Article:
It’s not all that much to go on--a PowerPoint slide purported to have been disgorged from the bowels of Intel, but with actual provenance unknown. It does, however, offer the possibility of interesting speculation on the direction that Intel might be taking in its quest to cobble on a graphics processor to its CPUs, in its effort to compete with ATi and Nvidia.
The slide originates at donanimhaber.com (which Google says is in Turkish, so good luck with it--even translated it doesn’t make sense). Matthew Humphries, at Geek.com, offers his take: Intel is going to focus on middle- to low-end gaming environments in building an integrated graphics processor (IGP), and leave the high end alone.
What’s Intel aiming for? According to the slide, their IGP will be targeted at games such as World of Warcraft, Battlefield Heroes, The Sims 2, Peggle, Bejeweled, and Diner Dash. Each level targeted constitutes either “a broad user community” or the “fastest growing PC games segment”. Roughly translated: the places where numbers favor Intel’s venture being successful.
Whether this represents Intel’s thinking on its HD Graphics project we may soon know. Humphries expects the slide to make an appearance, if it’s legitimate, at CES in January.
AMD the other day announced the availability of its ATI Catalyst Software Suite 9.12, though there doesn't appear to be a whole lot that's new in the updated driver package.
Catalyst 9.12 brings full support for DirectCompute 10.1 for the Radeon HD 4800 and 4700 series in both single card and CrossFireX configurations. The new driver package also ushers in OpenGL 3.2 extension support for the Radeon HD 5800 series and on down to the 2000 series.
Other than that, there's a couple of performance boosts, including up to a 9 percent gain in 3DMark Vantage benchmarking, and as much as a 6 percent gain in S.T.A.L.K.E.R. - Call of Pripyat in single card configurations.
Catalyst 9.12 resolves several niggling issues in Windows 7, including fixing a corruption issues with some DX9 apps when AA 8X is enabled, and playing back Blu-ray content on some systems with a 120Hz display no longer results in a black screen.
ATI on Tuesday released its Catalyst software suite, version 9.11, for Windows XP, Vista, and Windows 7. The latest release appears to put a heavy focus on squashing bugs as opposed to injecting performance enhancements to specific gaming titles.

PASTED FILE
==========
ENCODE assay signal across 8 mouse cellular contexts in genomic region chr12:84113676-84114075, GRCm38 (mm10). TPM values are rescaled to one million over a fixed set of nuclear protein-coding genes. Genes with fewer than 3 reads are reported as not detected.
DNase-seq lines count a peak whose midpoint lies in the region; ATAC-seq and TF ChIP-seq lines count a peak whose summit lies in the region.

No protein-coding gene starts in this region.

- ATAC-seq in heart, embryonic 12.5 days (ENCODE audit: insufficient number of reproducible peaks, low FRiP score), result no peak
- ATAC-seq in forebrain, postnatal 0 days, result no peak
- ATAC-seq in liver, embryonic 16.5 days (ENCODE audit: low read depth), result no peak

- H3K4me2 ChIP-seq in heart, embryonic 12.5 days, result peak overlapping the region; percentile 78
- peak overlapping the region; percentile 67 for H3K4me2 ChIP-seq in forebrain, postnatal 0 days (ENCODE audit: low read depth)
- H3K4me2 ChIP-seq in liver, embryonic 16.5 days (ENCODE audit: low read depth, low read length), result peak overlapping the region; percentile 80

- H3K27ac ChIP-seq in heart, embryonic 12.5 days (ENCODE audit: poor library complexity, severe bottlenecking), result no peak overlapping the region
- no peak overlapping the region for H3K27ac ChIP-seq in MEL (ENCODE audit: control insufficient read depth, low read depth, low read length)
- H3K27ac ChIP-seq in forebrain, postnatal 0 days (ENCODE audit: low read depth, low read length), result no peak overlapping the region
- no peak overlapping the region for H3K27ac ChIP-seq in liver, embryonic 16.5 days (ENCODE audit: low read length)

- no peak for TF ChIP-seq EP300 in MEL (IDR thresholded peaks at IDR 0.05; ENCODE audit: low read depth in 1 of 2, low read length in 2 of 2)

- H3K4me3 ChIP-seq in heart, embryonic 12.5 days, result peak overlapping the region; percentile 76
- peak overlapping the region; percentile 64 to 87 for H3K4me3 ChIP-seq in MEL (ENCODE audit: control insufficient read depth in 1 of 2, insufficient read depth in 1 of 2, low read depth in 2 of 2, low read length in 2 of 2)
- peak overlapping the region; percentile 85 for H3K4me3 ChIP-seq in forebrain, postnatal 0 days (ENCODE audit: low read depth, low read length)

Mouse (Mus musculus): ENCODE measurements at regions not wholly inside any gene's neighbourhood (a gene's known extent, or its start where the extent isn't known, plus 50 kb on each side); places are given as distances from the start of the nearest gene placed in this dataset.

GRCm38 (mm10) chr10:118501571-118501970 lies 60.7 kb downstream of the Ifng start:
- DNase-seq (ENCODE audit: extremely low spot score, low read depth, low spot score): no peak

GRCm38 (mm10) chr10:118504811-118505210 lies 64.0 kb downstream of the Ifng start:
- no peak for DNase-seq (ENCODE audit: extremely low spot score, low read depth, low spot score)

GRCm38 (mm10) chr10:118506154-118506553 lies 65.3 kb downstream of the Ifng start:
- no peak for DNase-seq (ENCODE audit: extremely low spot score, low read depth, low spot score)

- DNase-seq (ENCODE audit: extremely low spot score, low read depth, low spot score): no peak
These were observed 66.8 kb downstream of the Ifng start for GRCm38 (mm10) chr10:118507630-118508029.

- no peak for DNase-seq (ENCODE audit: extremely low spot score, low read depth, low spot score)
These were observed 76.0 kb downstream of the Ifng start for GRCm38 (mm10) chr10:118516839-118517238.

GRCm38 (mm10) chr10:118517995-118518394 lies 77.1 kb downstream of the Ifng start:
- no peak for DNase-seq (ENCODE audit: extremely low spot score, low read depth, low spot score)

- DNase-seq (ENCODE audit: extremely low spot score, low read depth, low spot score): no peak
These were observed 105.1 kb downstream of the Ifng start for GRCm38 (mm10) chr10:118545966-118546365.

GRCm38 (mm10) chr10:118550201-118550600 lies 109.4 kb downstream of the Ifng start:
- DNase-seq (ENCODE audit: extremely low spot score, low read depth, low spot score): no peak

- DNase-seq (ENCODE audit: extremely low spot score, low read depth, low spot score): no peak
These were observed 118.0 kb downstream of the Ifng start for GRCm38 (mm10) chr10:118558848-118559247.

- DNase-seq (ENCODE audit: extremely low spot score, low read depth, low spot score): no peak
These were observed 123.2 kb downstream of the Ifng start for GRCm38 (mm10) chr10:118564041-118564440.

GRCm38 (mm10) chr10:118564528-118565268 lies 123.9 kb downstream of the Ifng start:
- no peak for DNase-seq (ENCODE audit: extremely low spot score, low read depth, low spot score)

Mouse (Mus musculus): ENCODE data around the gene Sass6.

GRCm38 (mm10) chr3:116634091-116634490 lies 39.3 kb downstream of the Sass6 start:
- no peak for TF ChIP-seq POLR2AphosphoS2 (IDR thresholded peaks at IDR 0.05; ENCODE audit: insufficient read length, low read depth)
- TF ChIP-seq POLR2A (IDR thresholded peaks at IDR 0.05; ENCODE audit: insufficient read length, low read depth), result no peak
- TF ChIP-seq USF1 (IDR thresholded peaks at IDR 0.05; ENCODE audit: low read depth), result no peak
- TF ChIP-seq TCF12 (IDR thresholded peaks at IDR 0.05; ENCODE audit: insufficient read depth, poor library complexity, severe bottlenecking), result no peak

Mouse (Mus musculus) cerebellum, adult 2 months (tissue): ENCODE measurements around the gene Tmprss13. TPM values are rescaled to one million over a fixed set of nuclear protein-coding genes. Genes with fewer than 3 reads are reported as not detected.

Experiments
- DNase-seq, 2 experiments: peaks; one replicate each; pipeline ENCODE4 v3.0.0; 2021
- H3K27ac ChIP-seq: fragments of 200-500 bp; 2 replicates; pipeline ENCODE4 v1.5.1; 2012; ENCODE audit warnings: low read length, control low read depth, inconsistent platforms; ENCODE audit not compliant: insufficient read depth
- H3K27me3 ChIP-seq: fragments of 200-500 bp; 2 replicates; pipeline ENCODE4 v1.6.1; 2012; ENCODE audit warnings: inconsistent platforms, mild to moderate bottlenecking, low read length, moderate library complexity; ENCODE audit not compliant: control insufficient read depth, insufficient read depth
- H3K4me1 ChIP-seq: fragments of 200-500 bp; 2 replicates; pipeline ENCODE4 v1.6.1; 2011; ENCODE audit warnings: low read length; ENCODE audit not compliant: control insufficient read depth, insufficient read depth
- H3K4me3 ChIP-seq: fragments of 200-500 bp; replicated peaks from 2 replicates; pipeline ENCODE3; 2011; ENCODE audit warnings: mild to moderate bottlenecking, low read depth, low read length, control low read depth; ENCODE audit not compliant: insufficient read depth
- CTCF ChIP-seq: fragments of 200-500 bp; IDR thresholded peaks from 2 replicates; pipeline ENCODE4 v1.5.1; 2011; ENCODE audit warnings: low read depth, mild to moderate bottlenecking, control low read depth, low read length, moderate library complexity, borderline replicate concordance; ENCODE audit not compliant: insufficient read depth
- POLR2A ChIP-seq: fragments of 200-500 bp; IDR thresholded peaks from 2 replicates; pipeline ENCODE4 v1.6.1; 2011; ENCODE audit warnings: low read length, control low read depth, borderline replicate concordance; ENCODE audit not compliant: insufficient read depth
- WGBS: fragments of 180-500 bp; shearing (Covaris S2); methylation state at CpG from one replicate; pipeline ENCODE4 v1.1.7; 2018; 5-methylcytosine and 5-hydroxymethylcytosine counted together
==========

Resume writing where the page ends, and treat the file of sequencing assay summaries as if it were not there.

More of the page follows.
New features include GPU acceleration of H.264 video content using Adobe Flash Player 10.1 beta, and high quality downscaling for video transcoding MSE. Everything else in the release notes is geared towards resolving issues for various OSes. Some of these include:
Users can now enable and disable CrossFire when three displays are configured in extended mode (all OSes)
Catalyst Control Center no longer stops responding when setting Eyefinity SLS mode for extended HDMI display (all OSes)
Resolved an issue where high bit rate audio from Blu-ray discs might not output when using PowerDVD 10 (Windows 7)
Wolfenstein no longer stops responding when running a 2560x1600 resolution (Windows 7)
No more green lines at the bottom of the screen when playing some interlaced content (Vista)
PowerDVD no longer intermittently terminates when playing HD MPEG2 content in extended/clone mode (Vista)
Transcoding of AC3 files no longer shows corruption in transcoded files (XP)
There are plenty of other bug fixes, as well as some lingering known issues, all of which you can view in the release notes here (PDF).
You can forgive AMD for stealing a line from Nvidia’s playbook. From the name and marketing materials, it’s not obvious that this card is a dual GPU card. One AMD chart even refers to the card as the “ATI Radeon HD 5970 GPU,” much like Nvidia’s 295 GTX is a dual GPU card that’s sold as if it were a normal graphics card.
We first take a quick look at the speeds and feeds of the new card, and then discuss additional features. We’ll compare them to the Radeon HD 5870 single GPU card; there are differences in core and memory clock speeds. Then, we jump into the benchmarks, comparing the Radeon HD 5970 to four other videocards in high-resolution gaming.